On Nalbinding, Net Making, and Novels

Back in January, I shared some stuff on Mastodon about yarn crafting and my Building Family wip.

The short version is that for REASONS, I needed to figure out if nalbinding (a precursor to knitting, for my non-crafty friends) could have been invented off of net making.

Since research failed me, I decided to do an experiment.

First, Net Making

I pulled up some net making videos on YouTube, and tried following them. BUT I didn’t use a spacer. In net making, a spacer is used to determine how wide the holes in the net are. Without a spacer, the knots would be right next to each other.

This is the first video I looked at:

But when I ended up trying my experiment last week, I used this video:

I went with the crab making video because it used fingers for the spacer initially (I really like his net making gizmo he pulls out halfway through though!) and because it is worked in the round. Those two similarities to nalbinding just made it easier for my brain to grok.

Then, Experimenting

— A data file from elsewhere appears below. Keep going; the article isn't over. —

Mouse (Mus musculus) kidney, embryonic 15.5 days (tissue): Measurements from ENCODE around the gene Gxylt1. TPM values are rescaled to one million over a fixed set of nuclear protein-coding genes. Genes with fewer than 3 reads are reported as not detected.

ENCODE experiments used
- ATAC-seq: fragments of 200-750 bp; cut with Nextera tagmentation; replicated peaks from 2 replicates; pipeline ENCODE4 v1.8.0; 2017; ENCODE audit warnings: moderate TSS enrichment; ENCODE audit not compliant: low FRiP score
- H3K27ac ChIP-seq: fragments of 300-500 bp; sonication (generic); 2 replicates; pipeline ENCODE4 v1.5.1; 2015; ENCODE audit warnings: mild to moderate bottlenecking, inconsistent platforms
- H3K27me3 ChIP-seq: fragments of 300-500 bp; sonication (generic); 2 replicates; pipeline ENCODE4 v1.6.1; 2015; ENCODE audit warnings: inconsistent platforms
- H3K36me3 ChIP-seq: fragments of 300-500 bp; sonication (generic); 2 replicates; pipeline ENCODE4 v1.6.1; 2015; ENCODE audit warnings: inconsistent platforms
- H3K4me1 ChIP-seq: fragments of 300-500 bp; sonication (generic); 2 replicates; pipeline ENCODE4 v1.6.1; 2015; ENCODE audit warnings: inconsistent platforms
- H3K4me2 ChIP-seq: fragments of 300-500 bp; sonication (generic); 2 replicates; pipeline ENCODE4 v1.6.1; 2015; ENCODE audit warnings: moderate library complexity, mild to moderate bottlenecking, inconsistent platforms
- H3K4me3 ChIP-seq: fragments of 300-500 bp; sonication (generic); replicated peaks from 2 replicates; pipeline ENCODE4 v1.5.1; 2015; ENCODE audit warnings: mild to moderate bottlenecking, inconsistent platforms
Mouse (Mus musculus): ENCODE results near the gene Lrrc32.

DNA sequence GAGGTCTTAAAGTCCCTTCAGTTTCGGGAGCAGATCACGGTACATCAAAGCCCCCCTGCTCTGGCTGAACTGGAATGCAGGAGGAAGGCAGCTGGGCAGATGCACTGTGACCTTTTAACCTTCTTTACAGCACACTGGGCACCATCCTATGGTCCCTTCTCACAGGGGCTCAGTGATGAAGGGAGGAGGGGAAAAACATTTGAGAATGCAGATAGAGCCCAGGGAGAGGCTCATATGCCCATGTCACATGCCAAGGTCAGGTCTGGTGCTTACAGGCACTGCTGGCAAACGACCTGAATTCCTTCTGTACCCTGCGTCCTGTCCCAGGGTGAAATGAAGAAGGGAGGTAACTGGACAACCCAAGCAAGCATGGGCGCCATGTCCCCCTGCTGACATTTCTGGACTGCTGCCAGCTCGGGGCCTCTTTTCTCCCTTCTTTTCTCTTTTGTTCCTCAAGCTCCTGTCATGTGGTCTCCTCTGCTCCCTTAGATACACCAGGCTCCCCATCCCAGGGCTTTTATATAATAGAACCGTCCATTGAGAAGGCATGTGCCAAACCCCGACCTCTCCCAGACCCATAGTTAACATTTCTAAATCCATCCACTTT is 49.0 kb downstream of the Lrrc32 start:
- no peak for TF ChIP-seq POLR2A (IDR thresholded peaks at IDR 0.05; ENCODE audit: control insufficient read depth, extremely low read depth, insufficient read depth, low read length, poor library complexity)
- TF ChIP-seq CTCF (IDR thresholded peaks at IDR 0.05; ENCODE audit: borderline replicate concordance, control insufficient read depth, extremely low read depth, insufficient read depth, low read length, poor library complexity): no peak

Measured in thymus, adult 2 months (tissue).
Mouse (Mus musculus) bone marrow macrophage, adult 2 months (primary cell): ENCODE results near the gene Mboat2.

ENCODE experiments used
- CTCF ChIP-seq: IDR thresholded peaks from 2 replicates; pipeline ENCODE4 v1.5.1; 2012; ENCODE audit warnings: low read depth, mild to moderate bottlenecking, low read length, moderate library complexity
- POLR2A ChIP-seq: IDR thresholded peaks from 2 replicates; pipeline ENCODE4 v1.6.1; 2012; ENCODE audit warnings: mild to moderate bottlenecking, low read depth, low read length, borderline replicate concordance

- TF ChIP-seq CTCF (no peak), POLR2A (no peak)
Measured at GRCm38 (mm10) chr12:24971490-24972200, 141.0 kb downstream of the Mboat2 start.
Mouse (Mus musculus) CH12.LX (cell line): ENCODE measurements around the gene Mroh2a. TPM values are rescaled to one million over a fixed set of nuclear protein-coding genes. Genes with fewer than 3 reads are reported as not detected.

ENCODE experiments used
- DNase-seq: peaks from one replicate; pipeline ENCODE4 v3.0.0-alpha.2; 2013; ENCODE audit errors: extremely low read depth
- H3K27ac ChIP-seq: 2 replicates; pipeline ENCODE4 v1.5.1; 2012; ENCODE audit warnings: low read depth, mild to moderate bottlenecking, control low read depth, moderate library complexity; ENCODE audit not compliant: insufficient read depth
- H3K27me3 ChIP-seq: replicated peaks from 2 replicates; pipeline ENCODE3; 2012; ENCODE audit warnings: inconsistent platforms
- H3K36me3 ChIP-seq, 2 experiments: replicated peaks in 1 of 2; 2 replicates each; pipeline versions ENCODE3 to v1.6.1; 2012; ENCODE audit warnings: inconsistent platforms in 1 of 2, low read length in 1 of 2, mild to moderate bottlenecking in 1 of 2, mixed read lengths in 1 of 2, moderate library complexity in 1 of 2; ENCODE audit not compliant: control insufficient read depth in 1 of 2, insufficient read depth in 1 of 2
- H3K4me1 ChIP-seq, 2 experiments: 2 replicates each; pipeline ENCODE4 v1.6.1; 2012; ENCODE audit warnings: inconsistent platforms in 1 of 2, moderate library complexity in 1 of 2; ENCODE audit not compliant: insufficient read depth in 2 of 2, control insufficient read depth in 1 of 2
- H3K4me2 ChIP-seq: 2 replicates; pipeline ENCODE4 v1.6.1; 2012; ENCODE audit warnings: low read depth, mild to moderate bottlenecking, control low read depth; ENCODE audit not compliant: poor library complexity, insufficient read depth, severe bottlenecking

I initially tried to copy it using just my thumb for a spacer, instead of multiple fingers (as shown in the video). Instead of the metal ring, I started with a magic-ring type yarn loop from crochet as the center of my work.

There were definitely parts that felt very similar to nalbinding, places I needed to pinch the yarn to keep it in place or run the needle until a loop that was around my thumb. But the result was essentially a very tiny net, not fabric.

(I wish I thought to take a picture of it.)

Now, I’m pretty sure, if I had the spoons/matches, a good knot dictionary, and time, I could put the net making video (which essentially uses repeated half-hitches) next to a good nalbinding tutorial (the oslo stitch starts with paired half hitches), and figure out a way one could have evolved into the other.